Friday, February 28, 2014

Forest City announces net loss: Greenland deal to cost only $148.4M net of tax; arena underperforms, but Q4 uptick; Nets losses drop

In a press release issued yesterday, Forest City Enterprises acknowledged a net loss and poor performance for the 11 months ended 12/31/13 (the firm switched from a fiscal year that did not match the calendar year), including "underperformance" of the Barclays Center and a paper loss on Atlantic Yards.

But the firm instead stressed a "year of transformation," including reducing total debt by $1.1 billion, property dispositions, new partnerships, and the "definitive agreement" signed with the Chinese government-owned Greenland Group to buy 70% of the remaining Atlantic Yards project. It said it was 90% likely the deal would close.

The Atlantic Yards hit

According to the firm, total FFO (funds from operations) for the 11 months ending December 31, 2013 was $22.3 million, or $0.11 per share, versus $267.4 million, or $1.27 per share, for the previous full fiscal year. The firm said:
Major offsets to these positive factors were pre-tax, non-cash impairments of non-depreciable real estate of $339.8 million ($208.0 million net of tax), including impairments at Atlantic Yards in Brooklyn of $242.4 million ($148.4 million net of tax), and Las Vegas land of $97.4 million ($59.6 million net of tax).
(Emphasis added)

Note that, while Forest City in December predicted "a non-cash impairment in the range of $250 million to $350 million," the actual hit, net of tax, would be less than $150 million. In most cases, according to Investopedia, recognition of an impairment leads to a deferred tax asset.

Operating FFO for the 11 months ended December 31, 2013, was $163.4 million, versus $223.6 million for the previous full fiscal year.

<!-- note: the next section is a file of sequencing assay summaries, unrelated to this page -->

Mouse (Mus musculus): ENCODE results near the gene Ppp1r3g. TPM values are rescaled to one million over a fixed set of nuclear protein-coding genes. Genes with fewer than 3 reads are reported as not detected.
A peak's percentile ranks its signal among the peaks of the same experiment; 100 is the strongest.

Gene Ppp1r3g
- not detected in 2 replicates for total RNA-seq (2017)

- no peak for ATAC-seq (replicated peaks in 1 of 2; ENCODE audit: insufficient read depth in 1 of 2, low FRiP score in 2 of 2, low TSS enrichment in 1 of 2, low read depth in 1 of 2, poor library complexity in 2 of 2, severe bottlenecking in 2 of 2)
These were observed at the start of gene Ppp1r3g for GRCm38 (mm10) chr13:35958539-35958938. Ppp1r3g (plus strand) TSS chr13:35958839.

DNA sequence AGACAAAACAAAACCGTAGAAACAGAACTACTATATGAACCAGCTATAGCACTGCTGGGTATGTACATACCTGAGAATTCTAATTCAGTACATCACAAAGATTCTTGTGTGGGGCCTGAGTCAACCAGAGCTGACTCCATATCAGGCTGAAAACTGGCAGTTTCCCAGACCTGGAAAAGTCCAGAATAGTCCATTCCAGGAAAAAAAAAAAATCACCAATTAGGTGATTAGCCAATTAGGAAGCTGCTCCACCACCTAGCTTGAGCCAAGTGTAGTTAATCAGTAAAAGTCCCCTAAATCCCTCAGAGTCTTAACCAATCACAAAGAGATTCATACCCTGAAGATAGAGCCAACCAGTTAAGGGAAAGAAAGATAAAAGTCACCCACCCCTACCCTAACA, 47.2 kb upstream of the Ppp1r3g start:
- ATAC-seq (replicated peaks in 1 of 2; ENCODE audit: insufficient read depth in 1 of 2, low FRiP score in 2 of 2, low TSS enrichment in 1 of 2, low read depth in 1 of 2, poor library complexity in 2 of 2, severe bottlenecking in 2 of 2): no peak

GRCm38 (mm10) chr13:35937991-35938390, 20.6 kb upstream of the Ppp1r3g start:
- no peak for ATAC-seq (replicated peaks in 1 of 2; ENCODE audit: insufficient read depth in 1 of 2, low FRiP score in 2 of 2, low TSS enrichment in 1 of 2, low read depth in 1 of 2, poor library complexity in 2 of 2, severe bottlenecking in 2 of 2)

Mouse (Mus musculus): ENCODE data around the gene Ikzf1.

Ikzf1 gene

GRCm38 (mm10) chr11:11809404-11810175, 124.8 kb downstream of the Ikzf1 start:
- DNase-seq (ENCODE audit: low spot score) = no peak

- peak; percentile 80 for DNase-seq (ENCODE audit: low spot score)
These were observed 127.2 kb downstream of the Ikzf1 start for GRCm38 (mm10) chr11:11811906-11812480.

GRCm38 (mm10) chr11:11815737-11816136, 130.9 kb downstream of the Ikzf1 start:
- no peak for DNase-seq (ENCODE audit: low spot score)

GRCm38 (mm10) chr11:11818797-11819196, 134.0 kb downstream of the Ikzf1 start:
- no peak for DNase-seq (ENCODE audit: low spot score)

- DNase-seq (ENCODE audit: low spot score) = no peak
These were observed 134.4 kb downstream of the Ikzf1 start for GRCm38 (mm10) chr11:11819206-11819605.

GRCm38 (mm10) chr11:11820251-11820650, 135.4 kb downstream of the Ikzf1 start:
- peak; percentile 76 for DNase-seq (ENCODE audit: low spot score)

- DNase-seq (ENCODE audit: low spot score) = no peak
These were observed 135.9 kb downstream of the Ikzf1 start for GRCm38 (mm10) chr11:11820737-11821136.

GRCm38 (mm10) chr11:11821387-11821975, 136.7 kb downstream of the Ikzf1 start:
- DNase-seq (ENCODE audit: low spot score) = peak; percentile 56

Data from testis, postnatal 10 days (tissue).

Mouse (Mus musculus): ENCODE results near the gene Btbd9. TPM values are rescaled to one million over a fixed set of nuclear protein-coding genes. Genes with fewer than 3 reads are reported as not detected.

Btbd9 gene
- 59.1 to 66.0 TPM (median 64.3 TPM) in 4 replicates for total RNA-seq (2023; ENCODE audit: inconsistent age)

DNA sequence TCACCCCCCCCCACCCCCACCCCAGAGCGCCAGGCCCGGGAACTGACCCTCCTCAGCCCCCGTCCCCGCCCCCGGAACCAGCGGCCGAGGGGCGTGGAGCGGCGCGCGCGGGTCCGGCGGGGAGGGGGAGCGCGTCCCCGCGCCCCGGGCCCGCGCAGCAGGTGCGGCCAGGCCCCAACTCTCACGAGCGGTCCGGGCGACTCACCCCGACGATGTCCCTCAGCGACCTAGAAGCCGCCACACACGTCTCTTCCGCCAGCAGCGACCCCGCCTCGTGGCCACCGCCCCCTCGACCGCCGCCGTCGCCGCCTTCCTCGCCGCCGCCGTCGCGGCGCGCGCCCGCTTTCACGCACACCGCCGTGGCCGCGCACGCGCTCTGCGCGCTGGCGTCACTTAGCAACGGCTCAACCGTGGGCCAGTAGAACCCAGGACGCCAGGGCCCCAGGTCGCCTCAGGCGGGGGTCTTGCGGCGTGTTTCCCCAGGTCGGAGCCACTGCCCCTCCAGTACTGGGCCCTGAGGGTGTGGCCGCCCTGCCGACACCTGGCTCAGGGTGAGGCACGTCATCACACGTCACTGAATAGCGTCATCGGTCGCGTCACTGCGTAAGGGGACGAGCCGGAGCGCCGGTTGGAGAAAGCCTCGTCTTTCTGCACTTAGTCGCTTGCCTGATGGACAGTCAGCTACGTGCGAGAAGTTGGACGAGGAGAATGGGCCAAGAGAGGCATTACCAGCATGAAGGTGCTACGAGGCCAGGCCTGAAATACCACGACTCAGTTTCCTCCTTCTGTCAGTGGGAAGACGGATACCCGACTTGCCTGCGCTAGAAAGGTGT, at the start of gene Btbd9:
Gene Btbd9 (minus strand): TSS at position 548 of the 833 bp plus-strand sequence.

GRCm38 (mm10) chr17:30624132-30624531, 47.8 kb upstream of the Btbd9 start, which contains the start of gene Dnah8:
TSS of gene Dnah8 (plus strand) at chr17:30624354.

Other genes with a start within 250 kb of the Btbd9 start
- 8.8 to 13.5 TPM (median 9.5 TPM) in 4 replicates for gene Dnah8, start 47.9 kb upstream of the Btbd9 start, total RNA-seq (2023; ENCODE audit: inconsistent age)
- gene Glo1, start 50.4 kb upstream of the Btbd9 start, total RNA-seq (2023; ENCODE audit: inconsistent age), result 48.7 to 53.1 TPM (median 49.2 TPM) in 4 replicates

For the 11 months ended December 31, 2013, the net loss attributable to common shareholders was $5.5 million, or $0.03 per share, versus net earnings of $4.3 million, or $0.01 per share, in the previous full fiscal year.

CEO comments

From the CEO, in the press release:
"2013 was a transformational year for Forest City in many ways," said David J. LaRue, Forest City president and chief executive officer. "The continued execution of our key strategies is strengthening our balance sheet and reducing risk, improving the overall quality of our mature portfolio, focusing future development in the strongest markets, and ensuring that we strive for efficient, best-in-class operations. These actions are positioning the company for future growth and value creation."
"While we are pleased with this strategic progress, our FFO results for the 11 months were clearly disappointing. Underperformance of the Barclays Center arena and our Westchester's Ridge Hill regional mall contributed to the shortfall, but the largest factors were the non-cash impairments we recognized in the third quarter on our Las Vegas land project, and at yearend on our investment at Atlantic Yards. While these impairments negatively impacted our 2013 results, they reflect our continued strategic focus on core markets and on activating our pipeline of entitled development opportunities.
(Emphasis added)

Performance of our office portfolio was down, impacted primarily by vacancy at One Pierrepont Plaza in Brooklyn. We expect improved performance in our office portfolio in 2014," he added.

Arena underperforms, but uptick

As indicated in the screenshot at right and in the press release, the Net Operating Income (NOI) for the Barclays Center was $31.5 million over 11 months.

On a 12-month basis, that would mean a NOI of $34.4 million.

That sum is far below the $65 million figure expected in 2016 and not that much above the $27.8 million needed for debt service this year (below).